Monday, March 21, 2011

Waikumete Cemetery

One fine Sunday we visited Waikumete Cemetery where many of the Austen family are buried. Waikumete is one of the largest cemeteries in the Southern Hemisphere (covering 107 hectares) and the final resting place for over 70,000 people, it is situated in West Auckland and was established in 1886.
John and Anne are buried here in the Wesley Division C Row 5 Plot 64. Next door to them in Plot 62 are their two older sons, John James who died in 1898 and William in 1911. There are no grave stones, but this is the area below - they are near the top of the little hill, on the right.

Mary Jane, George and his wife Elizabeth are interred in the Anglican Division. Caroline is in the Non Conformist division. Both Mary Jane and Caroline have infants buried here in Waikumete. Alfred and Arthur were cremated and there ashes scattered here.
The only marker we could find was this one for Joseph and Agnes.

Saturday, March 5, 2011


After discovering the wonderful Trove site we have found even more about Captain John!
In November 1885 he took over as Captain of the barque 'Deodarus' 286 tons in Brisbane Australia. The 'Deodarus' had been in the news when her captain had been accused of attempting to scuttle her by drilling holes in her side under the water line! She was then sold at auction and Captain John Austen employed as her master. He spent the next 18 months sailing her from Brisbane to Cairns and Townsville and also down to Adelaide and Sydney.
And then she struck the Great Barrier Reef and was abandoned. Yes another shipwreck! This was reported in the Cairns Post:
A COURT of inquiry was held on Wednesday last, touching the loss of the barque Deodarus, on the Barrier Beef to the S.E. of Fitzroy Island, on the morning of Saturday, the 25th day of June, before M. O'Malley, Esq., P.M., and R. T. Hartley, Esq., J.P., with John Mylchreest and Thomas James Chaplin, Master Mariners, as nautical assessors.
The evidence of Captain John Austin, the master of the wrecked vessel, showed that she had left the anchorage in Trinity Bay at about 9 o'clock on the Friday evening, and had tacked down the channel until day-light, when they were between Cape Grafton and Fitzroy Island. He (the Captain) went below at 8.30 a.m., leaving the Mate (Mr. J.E. Connon) in charge. The sand bank was then bearing about E. by N. and distant eight or nine miles. It was not visible, but he judged the distance by the chart. He felt the vessel strike at 9.45, and went on deck, saying to the Mate, " Why, the vessel is ashore," Mr. Connon replied that he had been aloft and seen a schooner standing in from the shore, so that they could not be ashore. Everything was then hove aback and the vessel worked on the reef for about half-an-hour, when she slipped off into about five fathoms of water. It was blowing hard at the time with a fresh sea on, and he had no time to let go the anchor, as she gathered way and went on the reef again. He then got out a kedge and hove her off, but she got on again and knocked a hole in her, and she soon had six feet of water in the cabin. As it was no good doing anything further, everything that could be got hold of was placed on the poop, and all hands left the vessel and made for Cairns in the boats in the face of the heavy sea. They were nearly swamped twice in coming across, but got in safely on Monday evening at 5 p.m. He valued the ship at about £2500, and the cargo at about .£300. Mr. J. Connon, the mate, was examined, and gave corroborative evidence, and said also that he attributed the wreck to the current. Edward Haywood, an A.B., who was steering at the time of the disaster, was also called, as were two others of the hands ; after which the Court considered the evidence, and found "that the cause of the vessel being wrecked was owing to the careless navigation by the mate, Mr. John Reid Connon, who was in charge when she was wrecked, and particularly by his action in not seeing that a continuous look-out was being kept ; his allowing his attention to be taken from his duties by making or mending sails instead of attending to the navigation of the vessel ; also by his not having the log and not determing the exact speed at which the vessel was going." In view of his conduct the Court suspended his certificate for three months. It was also found that Captain Austin had been guilty of carelessness in not taking cross bearings when he left the deck, and he was cautioned to be more careful in the future."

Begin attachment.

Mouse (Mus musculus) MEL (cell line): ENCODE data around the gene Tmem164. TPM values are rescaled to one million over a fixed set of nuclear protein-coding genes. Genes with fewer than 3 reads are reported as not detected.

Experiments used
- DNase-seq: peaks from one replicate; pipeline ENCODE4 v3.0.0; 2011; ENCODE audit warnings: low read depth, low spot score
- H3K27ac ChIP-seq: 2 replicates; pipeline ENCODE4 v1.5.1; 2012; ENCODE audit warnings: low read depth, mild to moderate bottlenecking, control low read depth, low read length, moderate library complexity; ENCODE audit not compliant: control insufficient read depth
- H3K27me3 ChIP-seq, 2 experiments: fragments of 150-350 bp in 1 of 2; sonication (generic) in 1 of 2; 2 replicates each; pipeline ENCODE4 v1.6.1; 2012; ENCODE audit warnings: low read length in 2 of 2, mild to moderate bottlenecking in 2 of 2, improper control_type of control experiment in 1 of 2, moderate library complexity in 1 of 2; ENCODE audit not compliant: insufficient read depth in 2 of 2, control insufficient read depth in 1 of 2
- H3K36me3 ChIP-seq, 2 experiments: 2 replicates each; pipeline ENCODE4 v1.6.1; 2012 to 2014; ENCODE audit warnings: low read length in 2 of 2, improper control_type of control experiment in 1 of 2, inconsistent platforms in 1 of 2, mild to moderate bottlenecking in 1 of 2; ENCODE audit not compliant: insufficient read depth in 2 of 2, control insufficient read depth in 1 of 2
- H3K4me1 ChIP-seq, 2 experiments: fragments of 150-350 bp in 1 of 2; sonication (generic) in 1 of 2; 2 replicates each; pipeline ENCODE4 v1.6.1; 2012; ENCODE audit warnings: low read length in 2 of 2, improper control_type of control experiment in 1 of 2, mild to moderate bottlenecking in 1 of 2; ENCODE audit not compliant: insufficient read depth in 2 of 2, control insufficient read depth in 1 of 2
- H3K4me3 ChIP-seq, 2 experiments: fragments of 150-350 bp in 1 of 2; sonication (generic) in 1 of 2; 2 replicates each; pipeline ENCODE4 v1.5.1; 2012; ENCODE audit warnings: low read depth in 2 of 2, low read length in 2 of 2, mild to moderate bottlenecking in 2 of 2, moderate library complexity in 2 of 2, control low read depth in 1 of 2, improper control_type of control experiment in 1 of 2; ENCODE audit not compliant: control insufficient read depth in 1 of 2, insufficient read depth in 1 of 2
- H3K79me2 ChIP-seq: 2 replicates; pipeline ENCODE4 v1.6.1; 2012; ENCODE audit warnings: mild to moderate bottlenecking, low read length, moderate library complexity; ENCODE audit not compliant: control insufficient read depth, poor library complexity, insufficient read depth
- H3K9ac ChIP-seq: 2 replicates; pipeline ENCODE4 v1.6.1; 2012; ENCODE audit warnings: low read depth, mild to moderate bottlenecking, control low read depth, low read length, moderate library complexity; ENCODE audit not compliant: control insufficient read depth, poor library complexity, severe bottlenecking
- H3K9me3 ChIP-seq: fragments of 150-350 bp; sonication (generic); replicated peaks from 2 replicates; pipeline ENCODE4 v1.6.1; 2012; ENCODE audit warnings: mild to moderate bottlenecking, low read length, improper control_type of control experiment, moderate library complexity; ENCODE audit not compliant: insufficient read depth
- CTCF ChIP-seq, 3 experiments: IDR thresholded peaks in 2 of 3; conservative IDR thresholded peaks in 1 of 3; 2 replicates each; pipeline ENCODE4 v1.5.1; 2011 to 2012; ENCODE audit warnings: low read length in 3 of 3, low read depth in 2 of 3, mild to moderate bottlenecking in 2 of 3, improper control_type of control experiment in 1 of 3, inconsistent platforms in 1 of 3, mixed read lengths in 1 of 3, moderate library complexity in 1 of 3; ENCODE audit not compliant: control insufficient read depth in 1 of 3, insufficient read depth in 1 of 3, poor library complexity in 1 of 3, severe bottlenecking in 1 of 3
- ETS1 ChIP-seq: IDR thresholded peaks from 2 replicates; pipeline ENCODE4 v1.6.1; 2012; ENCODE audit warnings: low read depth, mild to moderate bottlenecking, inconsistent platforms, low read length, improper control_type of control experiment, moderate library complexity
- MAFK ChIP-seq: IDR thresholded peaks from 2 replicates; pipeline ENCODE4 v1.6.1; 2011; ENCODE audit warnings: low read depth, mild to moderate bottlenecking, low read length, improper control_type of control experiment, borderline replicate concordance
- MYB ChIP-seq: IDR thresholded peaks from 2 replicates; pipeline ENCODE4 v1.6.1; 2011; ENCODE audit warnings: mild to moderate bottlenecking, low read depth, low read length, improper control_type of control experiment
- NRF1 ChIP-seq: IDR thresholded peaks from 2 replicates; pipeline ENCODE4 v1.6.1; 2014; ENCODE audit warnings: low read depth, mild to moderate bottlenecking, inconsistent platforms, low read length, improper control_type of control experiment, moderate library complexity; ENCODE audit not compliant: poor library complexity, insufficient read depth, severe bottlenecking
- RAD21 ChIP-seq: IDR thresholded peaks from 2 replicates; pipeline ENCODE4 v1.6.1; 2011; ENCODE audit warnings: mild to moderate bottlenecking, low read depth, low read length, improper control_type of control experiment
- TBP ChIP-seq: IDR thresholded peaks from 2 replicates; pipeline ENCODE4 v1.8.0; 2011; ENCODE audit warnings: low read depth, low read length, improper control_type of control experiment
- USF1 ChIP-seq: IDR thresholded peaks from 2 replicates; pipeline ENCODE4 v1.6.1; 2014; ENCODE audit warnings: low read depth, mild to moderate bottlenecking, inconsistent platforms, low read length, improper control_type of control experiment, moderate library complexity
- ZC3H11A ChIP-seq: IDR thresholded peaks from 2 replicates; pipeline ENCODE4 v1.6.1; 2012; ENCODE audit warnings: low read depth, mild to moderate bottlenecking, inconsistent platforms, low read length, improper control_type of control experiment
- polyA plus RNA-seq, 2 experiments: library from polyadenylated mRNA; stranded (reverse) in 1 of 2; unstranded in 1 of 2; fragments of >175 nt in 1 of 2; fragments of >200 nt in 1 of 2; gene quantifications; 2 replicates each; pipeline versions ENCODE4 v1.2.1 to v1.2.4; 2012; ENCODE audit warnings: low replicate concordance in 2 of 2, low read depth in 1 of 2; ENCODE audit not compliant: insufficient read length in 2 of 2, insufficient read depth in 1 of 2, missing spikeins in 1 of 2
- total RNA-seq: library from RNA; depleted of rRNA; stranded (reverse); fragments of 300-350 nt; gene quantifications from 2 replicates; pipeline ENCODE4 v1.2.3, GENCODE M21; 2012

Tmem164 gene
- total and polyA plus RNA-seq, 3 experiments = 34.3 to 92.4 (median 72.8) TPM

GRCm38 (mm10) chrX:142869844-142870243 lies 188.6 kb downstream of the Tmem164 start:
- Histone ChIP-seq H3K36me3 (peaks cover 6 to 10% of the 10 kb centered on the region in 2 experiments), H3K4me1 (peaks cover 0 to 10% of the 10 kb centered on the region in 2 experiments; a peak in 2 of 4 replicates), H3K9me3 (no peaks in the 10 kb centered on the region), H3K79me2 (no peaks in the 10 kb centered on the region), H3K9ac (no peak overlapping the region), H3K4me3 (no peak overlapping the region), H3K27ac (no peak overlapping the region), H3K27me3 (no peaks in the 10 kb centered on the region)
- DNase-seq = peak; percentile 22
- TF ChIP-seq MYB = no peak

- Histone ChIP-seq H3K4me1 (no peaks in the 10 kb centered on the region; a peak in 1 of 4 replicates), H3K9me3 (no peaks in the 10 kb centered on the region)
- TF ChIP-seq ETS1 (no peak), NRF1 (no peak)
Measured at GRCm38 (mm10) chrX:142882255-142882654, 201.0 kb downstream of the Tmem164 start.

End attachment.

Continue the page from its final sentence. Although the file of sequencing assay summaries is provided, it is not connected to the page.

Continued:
The wreck of the Deodarus was sold for just £20.
John Austen was in his sixties at this time and I have found reports of him still sailing as a mate when he was 70!